But man… it gets difficult. To be honest, it seems like, in part, that’s actually because we played it in multiplayer, as described above. There’s the obvious camera limitation – something you sort of get used to, but limits where you can go, with you blocking each other’s movements. More annoying is the life meter. They, in a level, effectively come from continue points/portals (which I’m sure have a more official name). When you reach a new one, they activate, displaying four lights. Each time you die (or either player does, in our case) one of the four lights goes out and you respawn. When all four are out, you don’t, and if everyone is dead, the level is failed. If you’re playing multiplayer, this respawning also only happens when the spawn point is in view. Ironically, this, on balance, probably makes the game more difficult as often as it helps, as you have to keep reversing to make your partner reappear, and you have more chances to fail – on a tricky jump, you would each get two tries, rather than the four you’d get in single player. Sure, it helps at times as well, and several challenges can only be done in multiplayer (with some, I believe, requiring four players), but that’s optional content that feels like it might be put in for this reason.

You can’t blame the game for it, and in fact, it’s refreshing for a game of this age. It just doesn’t stay the simple, friendly game LittleBigPlanet seems to be when you first start playing.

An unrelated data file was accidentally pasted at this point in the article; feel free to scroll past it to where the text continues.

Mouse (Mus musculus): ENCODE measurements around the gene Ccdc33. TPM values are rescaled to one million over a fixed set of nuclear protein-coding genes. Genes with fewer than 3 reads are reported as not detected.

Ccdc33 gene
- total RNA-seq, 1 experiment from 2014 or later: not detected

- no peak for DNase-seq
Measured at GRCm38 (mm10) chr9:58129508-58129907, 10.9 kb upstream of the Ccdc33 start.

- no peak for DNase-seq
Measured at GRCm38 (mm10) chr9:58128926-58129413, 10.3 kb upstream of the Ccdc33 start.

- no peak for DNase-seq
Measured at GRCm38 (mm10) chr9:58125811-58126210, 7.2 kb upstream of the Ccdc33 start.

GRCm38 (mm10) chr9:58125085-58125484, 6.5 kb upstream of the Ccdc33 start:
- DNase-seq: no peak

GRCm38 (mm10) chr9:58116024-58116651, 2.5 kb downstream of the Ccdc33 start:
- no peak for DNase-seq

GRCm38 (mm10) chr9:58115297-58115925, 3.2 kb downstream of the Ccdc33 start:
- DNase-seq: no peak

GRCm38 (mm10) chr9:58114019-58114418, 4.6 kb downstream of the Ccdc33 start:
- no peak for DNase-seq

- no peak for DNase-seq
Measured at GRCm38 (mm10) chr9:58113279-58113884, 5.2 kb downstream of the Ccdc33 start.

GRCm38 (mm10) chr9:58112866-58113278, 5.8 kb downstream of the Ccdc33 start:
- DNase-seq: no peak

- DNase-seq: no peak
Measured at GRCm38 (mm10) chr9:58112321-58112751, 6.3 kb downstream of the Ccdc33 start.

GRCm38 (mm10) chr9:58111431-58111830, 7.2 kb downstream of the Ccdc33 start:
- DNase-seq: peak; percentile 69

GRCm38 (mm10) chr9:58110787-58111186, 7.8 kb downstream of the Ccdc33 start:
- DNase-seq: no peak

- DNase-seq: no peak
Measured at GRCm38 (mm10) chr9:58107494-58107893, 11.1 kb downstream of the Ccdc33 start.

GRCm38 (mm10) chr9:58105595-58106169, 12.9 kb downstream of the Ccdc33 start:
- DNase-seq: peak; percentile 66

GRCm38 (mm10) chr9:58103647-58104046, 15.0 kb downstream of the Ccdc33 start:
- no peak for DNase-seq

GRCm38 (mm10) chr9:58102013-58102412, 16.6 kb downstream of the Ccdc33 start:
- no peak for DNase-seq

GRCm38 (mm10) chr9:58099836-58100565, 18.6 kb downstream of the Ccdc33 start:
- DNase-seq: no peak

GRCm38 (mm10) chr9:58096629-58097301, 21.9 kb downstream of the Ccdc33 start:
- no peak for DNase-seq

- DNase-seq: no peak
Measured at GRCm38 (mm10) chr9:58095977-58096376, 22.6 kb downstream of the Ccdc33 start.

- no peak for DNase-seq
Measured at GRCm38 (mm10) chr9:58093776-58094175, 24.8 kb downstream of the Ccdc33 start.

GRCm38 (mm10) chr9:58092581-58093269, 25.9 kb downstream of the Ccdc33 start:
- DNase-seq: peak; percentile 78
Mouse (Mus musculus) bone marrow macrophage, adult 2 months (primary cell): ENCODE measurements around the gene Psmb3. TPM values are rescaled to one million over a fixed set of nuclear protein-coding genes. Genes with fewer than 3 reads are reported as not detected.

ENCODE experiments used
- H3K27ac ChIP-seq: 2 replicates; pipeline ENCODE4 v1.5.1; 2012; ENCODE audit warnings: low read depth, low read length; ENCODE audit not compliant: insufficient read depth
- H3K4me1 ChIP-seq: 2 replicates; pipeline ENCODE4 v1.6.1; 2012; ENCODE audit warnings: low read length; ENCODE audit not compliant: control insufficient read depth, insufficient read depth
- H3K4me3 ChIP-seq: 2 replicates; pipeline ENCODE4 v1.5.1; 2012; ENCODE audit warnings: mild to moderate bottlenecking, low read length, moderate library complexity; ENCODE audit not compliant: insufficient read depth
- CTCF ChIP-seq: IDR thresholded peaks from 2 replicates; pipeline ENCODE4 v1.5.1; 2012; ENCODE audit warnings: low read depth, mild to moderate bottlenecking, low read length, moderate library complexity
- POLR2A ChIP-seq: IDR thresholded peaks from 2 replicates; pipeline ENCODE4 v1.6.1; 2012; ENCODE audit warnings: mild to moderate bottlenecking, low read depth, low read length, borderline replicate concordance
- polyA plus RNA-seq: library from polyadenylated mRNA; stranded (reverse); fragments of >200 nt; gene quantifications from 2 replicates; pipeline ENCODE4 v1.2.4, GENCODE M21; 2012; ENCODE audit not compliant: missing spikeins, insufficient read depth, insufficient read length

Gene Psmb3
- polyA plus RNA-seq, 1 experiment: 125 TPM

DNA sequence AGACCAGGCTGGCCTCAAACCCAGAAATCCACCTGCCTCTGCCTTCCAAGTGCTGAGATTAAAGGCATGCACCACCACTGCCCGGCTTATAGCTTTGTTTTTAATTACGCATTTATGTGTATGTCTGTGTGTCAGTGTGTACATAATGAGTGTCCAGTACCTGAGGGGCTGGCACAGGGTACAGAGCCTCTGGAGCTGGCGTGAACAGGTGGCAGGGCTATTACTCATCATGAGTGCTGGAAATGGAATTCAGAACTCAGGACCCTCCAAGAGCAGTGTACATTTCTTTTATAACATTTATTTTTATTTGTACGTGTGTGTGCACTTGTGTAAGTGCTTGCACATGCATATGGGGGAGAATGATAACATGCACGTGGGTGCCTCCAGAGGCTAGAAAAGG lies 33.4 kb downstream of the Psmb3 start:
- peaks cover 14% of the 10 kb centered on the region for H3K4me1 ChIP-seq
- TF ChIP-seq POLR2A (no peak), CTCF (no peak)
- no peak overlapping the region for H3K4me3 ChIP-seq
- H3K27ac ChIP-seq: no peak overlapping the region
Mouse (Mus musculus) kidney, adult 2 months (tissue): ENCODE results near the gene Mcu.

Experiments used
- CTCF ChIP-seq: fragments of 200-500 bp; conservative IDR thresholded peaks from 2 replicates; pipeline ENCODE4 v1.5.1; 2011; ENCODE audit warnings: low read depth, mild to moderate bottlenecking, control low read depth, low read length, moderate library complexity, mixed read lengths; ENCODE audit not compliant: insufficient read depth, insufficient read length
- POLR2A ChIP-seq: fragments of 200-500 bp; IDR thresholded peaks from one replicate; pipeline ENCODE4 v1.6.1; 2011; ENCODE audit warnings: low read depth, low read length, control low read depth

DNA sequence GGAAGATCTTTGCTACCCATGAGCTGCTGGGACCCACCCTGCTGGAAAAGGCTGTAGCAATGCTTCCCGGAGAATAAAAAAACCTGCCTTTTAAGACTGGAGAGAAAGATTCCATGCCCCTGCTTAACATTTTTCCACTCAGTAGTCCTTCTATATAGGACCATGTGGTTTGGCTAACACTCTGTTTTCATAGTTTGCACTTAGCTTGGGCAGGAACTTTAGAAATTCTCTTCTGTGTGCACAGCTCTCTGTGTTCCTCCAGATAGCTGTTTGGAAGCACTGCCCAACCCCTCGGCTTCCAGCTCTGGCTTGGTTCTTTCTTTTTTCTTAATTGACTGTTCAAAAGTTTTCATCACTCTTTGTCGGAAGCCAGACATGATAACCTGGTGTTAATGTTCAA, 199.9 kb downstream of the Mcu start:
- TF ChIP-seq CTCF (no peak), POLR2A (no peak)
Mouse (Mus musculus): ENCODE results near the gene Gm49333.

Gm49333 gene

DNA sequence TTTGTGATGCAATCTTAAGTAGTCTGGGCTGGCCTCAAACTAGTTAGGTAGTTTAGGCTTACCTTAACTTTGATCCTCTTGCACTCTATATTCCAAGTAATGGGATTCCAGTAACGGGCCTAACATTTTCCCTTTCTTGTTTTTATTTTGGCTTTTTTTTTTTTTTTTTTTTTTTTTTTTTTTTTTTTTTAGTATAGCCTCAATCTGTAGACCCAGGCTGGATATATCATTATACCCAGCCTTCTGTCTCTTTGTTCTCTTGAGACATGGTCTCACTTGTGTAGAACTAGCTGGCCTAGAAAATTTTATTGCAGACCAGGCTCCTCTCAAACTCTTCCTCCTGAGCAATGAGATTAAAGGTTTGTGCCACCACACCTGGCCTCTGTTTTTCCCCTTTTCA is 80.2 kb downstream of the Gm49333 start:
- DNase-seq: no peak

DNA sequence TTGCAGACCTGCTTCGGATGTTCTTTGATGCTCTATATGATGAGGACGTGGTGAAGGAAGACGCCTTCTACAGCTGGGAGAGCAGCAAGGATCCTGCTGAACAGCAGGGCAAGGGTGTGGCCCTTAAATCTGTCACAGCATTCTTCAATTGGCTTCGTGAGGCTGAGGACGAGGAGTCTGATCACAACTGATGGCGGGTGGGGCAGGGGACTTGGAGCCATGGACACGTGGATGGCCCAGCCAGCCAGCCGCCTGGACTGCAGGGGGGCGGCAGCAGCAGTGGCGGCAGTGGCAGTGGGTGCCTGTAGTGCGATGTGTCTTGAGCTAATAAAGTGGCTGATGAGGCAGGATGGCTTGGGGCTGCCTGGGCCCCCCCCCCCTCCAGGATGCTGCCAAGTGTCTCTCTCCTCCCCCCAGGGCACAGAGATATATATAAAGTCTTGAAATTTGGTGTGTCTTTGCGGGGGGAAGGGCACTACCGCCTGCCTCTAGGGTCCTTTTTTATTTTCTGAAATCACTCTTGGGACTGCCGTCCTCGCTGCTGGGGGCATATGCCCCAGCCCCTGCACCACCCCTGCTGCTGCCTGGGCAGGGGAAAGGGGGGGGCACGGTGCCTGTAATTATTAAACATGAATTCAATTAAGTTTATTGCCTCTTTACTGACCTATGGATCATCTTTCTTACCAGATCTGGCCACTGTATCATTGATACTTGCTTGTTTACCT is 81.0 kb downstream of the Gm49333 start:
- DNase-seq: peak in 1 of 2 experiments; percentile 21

The area where LittleBigPlanet really shows off what it can do is in the level builder. All the way through the Story Mode you aim to collect as many of the stickers and items as you can to create your own levels (this was later supplemented by a large number of downloadable content from original Media Molecule items, mythological packages to other games including the likes of Heavy Rain, Metal Gear Solid and Sonic the Hedgehog). I have tried to make my own levels before (for the sake of trophies naturally) but could never produce something as creatively amazing that these easy-to-use tools would allow. I am clearly not of the mind for this sort of mode since the range of free-to-play user made levels out there in the PSN is staggering. I mean someone managed to create a working calculator from all the available stickers, wires and switches?!

Final Thoughts

In order to have a properly successful console there needs to be the killer app which is exclusive and makes you want to invest hundreds of [INSERT CURRENCY HERE] in a machine that will go out of date in 5-6 years. The original XBox had Halo: Combat Evolved and the Playstation 2… was just the best console to grace God’s green Earth. The Playstation 3 has since amassed an impressive roster of exclusive games but in my opinion LittleBigPlanet really was the first of these in terms of chronology. I only hope that we see one from the Playstation 4 in the near future.